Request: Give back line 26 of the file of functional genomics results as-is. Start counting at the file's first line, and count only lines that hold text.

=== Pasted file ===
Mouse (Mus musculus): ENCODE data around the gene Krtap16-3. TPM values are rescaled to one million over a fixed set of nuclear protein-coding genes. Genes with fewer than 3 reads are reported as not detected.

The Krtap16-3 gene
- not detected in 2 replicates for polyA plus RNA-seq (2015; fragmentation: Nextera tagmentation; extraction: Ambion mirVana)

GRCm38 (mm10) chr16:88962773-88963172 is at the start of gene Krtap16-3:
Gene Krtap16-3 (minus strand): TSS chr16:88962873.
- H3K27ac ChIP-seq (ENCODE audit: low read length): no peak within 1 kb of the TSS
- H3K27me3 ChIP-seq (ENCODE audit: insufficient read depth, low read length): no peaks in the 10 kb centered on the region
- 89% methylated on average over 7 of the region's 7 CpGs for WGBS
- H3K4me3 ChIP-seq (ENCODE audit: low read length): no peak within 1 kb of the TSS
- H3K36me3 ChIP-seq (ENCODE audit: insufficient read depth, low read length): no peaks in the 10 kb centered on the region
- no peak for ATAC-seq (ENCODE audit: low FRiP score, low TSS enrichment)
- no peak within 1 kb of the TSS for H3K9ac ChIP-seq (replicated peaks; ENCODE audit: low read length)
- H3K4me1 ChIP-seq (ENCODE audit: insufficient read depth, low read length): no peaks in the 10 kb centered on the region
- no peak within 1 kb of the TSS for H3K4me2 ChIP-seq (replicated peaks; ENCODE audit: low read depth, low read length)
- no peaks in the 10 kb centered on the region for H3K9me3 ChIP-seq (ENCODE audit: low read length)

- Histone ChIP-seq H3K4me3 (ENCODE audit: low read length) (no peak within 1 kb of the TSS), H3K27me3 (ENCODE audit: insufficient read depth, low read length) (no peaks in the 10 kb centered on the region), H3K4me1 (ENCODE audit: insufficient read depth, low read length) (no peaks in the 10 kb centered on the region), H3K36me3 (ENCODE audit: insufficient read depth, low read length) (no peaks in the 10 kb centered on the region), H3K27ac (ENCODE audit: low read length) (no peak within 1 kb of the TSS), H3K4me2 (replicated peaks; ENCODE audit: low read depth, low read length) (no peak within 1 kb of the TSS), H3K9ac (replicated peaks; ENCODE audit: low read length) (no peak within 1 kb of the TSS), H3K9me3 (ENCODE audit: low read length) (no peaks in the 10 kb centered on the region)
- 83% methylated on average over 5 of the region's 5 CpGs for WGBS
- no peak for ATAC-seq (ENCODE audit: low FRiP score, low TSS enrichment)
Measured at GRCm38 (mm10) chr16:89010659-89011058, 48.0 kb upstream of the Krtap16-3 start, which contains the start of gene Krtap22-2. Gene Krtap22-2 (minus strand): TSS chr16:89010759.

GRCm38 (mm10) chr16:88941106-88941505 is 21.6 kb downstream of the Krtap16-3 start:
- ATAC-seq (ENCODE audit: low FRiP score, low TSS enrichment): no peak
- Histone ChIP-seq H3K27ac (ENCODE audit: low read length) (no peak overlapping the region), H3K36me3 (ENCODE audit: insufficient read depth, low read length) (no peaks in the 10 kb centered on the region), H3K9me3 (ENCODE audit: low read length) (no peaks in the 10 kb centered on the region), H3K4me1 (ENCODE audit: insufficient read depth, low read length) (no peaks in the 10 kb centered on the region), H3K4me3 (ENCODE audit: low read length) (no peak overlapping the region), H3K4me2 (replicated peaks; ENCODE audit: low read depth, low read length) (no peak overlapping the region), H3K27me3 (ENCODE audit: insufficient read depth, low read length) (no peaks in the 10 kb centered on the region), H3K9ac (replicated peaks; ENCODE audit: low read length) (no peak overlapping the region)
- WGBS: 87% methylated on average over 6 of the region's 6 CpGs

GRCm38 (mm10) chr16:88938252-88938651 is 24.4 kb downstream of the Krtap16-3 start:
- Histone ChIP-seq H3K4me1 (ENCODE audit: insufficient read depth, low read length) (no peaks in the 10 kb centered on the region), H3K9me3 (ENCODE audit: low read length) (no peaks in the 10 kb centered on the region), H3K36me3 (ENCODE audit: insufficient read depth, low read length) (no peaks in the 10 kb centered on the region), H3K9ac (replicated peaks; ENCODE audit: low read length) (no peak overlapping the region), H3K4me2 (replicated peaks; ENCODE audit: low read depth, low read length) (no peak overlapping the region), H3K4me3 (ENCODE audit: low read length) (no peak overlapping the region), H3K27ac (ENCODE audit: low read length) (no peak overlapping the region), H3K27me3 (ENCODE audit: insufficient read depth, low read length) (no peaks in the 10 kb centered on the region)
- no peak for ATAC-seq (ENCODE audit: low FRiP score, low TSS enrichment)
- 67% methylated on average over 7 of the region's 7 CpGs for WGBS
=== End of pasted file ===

- no peak for ATAC-seq (ENCODE audit: low FRiP score, low TSS enrichment)